Once again the Supreme Court has ruled and there is shock and awe. The latest “surprise” is that the Roberts Court has extended its campaign finance rulings to increase the ways in which money can buy elections. Since money is speech and speech is free, we have no choice but to be ruled by Oligarchs. Like in Russia. God Bless America.
Yet how can anyone be surprised? There is now a long list of cases in which Roberts’ Raiders have overturned, limited or ignored earlier precedents. Clearly this is not a conservative court since respect for precedent is the bedrock of conservative jurisprudence. All of the present conservative justices vowed a deep love for the principle when trying to get on the court, then promptly forgot all about it.
Thus, the Roberts Court has shredded precedent in a series of campaign finance cases, have overturned longstanding protections in voting rights cases, discrimination cases covering hiring, workplace rights and education, and made it harder for people to seek redress when wronged by government or corporations.
The reason most often given for dumping past precedent is “circumstances have changed.” Apparently in the America where the justices live, racial and gender discrimination is a thing of the past, corporations never misbehave, big money no longer tires to control elections or thwart the will of the people and all is for the best in the best of all possible worlds. Or will be when they get through returning us to the days of the McReynolds Court, or possible the Taney Court.
The Roberts Court has made a habit of doing what Scalia and other conservative icons have accused liberals of doing. It has made new law and ignored the intent of the Founders. In the campaign finance cases it has said you can only restrict campaign giving to prevent corruption and has defined corruption narrowly to mean only a quid pro quo. That is, a bribe. I give you money, you vote my way.
But there is no need for the transaction to be so crude. When the Koch brothers or Sheldon Adelson give millions for campaign media does anyone doubt the beneficiaries know what they are supposed to do in return? Lower taxes on the prosperous and lightly regulate casinos and polluting industries, for instance. At the minimum the dough earns the donors access to the donees. Good luck getting the same privileged treatment if you’re a regular American.
Prof. Lawrence Lessig filed an amicus brief in the most recent campaign finance case specifically refuting the historical justification for this narrow interpretation. He demonstrated that of 325 references to corruption by the Founders only six defined corruption so narrowly. More commonly corruption was taken to man “improper dependence” by public officials or office seekers on others – as in the cases above. Money perhaps should not be equated to speech, but it sure does talk. And pols listen.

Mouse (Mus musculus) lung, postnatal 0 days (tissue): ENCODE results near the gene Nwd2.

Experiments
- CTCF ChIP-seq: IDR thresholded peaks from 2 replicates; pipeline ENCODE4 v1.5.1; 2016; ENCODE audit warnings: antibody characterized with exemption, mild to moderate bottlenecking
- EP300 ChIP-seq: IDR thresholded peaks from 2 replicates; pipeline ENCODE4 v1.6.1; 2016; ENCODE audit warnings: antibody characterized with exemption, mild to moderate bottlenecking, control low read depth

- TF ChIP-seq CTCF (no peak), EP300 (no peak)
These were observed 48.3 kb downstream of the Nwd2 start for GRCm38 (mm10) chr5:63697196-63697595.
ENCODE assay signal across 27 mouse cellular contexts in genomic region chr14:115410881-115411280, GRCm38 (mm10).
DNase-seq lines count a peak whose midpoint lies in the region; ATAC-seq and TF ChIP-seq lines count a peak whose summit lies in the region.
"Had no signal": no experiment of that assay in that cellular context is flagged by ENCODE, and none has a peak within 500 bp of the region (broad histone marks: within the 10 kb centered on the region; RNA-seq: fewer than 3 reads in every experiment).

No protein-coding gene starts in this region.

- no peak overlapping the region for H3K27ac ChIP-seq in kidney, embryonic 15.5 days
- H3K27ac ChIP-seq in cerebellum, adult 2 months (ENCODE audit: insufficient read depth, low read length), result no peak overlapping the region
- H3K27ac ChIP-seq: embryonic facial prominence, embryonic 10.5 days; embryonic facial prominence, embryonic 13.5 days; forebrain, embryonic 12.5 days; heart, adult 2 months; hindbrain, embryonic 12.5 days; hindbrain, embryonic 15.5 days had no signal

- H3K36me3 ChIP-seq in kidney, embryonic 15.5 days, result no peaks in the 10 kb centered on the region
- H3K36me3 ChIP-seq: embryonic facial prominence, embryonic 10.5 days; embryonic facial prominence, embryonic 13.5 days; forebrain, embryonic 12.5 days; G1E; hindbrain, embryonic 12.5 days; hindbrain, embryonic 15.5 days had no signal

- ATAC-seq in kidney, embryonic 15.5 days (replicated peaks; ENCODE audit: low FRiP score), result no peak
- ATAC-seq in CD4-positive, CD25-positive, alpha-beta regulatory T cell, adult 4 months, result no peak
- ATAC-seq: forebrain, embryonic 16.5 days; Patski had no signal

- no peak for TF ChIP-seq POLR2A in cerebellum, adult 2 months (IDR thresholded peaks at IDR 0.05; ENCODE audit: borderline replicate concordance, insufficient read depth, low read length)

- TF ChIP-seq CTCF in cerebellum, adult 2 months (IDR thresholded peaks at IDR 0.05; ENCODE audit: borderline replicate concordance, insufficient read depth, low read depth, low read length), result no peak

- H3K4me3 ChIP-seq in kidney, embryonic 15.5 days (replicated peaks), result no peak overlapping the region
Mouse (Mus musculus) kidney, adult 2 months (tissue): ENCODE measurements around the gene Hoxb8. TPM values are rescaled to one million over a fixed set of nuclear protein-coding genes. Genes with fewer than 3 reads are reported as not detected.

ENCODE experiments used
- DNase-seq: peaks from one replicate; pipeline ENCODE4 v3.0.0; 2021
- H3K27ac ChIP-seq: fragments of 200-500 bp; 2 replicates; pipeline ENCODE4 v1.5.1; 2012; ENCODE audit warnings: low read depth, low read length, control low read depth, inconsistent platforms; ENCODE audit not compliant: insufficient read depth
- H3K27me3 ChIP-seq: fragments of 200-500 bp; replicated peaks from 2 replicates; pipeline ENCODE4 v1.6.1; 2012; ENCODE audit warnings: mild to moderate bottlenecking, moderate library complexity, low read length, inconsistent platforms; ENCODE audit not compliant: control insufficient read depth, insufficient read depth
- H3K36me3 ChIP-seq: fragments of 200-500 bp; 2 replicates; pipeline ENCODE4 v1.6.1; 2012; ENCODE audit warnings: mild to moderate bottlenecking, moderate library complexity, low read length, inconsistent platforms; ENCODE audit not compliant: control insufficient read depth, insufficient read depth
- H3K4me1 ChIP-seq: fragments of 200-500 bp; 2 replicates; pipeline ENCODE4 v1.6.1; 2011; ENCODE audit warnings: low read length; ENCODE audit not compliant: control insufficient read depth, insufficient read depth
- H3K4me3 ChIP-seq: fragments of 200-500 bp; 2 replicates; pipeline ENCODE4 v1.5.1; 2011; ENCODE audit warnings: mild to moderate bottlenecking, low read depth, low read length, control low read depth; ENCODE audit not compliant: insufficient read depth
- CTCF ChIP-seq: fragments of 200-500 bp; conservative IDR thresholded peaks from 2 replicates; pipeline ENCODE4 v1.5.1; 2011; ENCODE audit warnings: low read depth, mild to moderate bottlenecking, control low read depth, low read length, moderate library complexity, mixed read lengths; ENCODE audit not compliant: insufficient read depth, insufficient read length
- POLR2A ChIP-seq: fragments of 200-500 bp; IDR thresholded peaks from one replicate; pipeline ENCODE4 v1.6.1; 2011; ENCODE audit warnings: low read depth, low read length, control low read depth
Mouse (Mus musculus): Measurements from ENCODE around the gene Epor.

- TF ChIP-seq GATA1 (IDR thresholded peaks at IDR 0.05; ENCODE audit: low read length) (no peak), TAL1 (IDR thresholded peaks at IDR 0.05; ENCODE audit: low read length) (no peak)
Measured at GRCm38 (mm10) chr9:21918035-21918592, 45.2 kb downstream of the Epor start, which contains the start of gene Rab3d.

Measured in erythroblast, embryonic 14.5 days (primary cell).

No less a figure than James Madison, Father of the Constitution, said in Federalist 52 and 57 that at least one branch of the government, the legislature, was designed to be “dependent on the people alone” and not “the rich more than the poor.” Scalia, Alito, Thomas, Roberts and Kennedy must have missed class the day that was covered.
But parsing these endless Roberts’ revisions of constitutional precedent and history or debating political philosophy is pointless. The Court and its acolytes are not amenable to reason, legal or otherwise. They are the Supreme Law of the Land. Those terrified of what they will do next would do well to remember the valuable lesson taught by an earlier Supreme Court Justice, William Brennan.
Each term Brennan had a get-to-know-you meeting with that year’s crop of law clerks and asked them a simple question: “What is the most important principle of constitutional jurisprudence?“ And the eager beaver young lawyers competed to shine in the eyes of the great man. “Separation of powers?” “Judicial review?” “Stare decisis?” (That’s precedent, to you.)
To all of which Brennan would shake his head ‘no’ and then finally hold up one hand with the fingers spread. The only principle that really mattered, he said, was The Rule of Five. With five votes, you can do what you want on the court. Without five votes, you can’t do anything.
If you don’t like what this court is doing, the only thing you can do about it is elect presidents who will appoint judges who will rule otherwise. Which is why the rulings by the Roberts Court on campaign finance and voting rights are especially sinister. Their effect is to stack the deck so as to prevent the election of anyone who doesn’t share their views and agenda. Not exactly what Madison had in mind.